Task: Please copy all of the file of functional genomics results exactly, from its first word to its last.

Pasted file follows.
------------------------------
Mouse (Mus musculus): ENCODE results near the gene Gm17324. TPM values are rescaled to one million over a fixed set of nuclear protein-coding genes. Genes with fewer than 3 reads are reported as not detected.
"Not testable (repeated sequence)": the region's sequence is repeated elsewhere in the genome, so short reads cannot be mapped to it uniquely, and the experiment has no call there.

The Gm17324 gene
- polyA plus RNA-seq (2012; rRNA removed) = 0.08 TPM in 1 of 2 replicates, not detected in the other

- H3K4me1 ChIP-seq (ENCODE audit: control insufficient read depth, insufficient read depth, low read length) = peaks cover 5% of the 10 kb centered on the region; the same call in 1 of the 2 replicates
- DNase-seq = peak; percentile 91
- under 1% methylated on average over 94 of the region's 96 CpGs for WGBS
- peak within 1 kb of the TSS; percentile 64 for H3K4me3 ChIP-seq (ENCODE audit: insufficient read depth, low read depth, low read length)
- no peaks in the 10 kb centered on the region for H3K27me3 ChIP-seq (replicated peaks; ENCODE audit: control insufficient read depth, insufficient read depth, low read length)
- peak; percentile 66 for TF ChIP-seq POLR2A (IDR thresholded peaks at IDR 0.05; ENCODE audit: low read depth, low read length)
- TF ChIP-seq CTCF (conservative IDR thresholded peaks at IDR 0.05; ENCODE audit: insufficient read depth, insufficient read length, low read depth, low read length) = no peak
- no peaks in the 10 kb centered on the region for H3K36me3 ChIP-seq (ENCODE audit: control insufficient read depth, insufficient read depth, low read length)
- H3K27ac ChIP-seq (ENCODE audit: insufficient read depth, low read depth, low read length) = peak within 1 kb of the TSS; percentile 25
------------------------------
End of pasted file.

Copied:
Mouse (Mus musculus): ENCODE results near the gene Gm17324. TPM values are rescaled to one million over a fixed set of nuclear protein-coding genes. Genes with fewer than 3 reads are reported as not detected.
"Not testable (repeated sequence)": the region's sequence is repeated elsewhere in the genome, so short reads cannot be mapped to it uniquely, and the experiment has no call there.

The Gm17324 gene
- polyA plus RNA-seq (2012; rRNA removed) = 0.08 TPM in 1 of 2 replicates, not detected in the other

- H3K4me1 ChIP-seq (ENCODE audit: control insufficient read depth, insufficient read depth, low read length) = peaks cover 5% of the 10 kb centered on the region; the same call in 1 of the 2 replicates
- DNase-seq = peak; percentile 91
- under 1% methylated on average over 94 of the region's 96 CpGs for WGBS
- peak within 1 kb of the TSS; percentile 64 for H3K4me3 ChIP-seq (ENCODE audit: insufficient read depth, low read depth, low read length)
- no peaks in the 10 kb centered on the region for H3K27me3 ChIP-seq (replicated peaks; ENCODE audit: control insufficient read depth, insufficient read depth, low read length)
- peak; percentile 66 for TF ChIP-seq POLR2A (IDR thresholded peaks at IDR 0.05; ENCODE audit: low read depth, low read length)
- TF ChIP-seq CTCF (conservative IDR thresholded peaks at IDR 0.05; ENCODE audit: insufficient read depth, insufficient read length, low read depth, low read length) = no peak
- no peaks in the 10 kb centered on the region for H3K36me3 ChIP-seq (ENCODE audit: control insufficient read depth, insufficient read depth, low read length)
- H3K27ac ChIP-seq (ENCODE audit: insufficient read depth, low read depth, low read length) = peak within 1 kb of the TSS; percentile 25